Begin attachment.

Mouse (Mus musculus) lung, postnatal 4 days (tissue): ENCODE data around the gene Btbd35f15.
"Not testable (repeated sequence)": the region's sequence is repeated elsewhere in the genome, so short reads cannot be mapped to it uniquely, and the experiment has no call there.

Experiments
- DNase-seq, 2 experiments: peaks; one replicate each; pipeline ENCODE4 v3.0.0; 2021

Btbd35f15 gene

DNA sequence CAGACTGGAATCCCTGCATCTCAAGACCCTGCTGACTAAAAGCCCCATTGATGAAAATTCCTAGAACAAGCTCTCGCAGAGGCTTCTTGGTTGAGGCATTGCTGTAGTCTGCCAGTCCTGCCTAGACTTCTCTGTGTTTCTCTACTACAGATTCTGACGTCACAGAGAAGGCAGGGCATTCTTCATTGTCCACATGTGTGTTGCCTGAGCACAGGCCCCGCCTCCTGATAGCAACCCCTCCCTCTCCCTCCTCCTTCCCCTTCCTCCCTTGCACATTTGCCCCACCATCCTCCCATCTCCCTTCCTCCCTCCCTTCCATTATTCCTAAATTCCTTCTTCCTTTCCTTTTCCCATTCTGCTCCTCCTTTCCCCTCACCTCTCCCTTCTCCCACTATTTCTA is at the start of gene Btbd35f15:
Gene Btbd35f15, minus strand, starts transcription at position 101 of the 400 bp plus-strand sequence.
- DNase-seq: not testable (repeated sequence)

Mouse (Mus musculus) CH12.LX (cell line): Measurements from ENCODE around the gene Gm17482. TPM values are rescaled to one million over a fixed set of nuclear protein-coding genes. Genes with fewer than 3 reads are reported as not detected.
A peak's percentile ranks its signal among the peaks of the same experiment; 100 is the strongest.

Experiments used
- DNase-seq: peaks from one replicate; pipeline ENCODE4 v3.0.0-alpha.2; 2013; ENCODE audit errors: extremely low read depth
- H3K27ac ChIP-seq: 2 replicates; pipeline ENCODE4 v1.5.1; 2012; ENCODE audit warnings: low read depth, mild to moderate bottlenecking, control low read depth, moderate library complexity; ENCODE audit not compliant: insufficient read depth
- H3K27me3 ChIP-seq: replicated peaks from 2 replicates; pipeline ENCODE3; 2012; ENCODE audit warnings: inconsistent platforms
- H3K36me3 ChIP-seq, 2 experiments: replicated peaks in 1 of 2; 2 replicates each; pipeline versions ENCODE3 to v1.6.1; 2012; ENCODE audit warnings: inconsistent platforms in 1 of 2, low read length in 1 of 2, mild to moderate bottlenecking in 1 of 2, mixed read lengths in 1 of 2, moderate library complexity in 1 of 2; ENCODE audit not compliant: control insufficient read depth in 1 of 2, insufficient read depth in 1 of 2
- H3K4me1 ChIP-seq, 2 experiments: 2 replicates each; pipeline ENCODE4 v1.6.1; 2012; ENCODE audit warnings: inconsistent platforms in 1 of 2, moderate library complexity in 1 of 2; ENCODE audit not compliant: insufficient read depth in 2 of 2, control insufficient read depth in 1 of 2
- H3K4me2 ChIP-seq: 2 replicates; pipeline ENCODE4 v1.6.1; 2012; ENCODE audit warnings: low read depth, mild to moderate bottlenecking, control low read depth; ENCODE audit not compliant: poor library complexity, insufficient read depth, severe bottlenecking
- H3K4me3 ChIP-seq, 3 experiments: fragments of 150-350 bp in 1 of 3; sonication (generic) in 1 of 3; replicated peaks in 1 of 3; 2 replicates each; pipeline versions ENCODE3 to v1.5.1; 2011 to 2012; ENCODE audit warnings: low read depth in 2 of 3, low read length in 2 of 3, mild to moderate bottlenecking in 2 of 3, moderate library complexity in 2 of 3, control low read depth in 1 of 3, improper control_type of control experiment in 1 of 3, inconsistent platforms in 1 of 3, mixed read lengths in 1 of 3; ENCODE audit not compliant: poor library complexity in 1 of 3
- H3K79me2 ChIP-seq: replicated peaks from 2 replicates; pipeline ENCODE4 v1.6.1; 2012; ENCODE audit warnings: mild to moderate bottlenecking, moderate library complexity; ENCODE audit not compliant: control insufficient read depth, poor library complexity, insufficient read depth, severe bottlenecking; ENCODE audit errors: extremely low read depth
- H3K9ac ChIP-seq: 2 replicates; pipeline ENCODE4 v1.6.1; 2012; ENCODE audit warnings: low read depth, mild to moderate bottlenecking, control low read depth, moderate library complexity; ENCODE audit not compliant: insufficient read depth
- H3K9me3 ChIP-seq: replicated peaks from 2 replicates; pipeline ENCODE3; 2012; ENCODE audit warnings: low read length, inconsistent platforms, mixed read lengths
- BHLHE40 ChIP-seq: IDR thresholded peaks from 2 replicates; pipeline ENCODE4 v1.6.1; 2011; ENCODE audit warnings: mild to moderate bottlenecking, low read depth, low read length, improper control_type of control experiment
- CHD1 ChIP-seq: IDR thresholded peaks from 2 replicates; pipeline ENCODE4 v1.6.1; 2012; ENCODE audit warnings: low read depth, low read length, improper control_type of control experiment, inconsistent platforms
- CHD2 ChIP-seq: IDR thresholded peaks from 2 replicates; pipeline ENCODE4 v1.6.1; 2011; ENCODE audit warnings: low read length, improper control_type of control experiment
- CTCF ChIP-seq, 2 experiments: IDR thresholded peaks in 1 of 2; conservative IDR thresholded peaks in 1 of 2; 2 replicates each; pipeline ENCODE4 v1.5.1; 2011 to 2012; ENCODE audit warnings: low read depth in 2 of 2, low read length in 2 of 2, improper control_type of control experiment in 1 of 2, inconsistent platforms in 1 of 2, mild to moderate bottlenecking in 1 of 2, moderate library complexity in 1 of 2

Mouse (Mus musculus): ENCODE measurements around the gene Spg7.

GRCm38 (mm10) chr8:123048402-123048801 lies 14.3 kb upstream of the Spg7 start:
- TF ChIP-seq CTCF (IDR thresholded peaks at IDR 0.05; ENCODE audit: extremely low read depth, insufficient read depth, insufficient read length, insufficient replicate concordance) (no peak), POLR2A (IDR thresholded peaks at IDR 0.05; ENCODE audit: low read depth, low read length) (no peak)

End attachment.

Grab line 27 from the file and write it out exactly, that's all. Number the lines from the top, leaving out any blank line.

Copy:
GRCm38 (mm10) chr8:123048402-123048801 lies 14.3 kb upstream of the Spg7 start: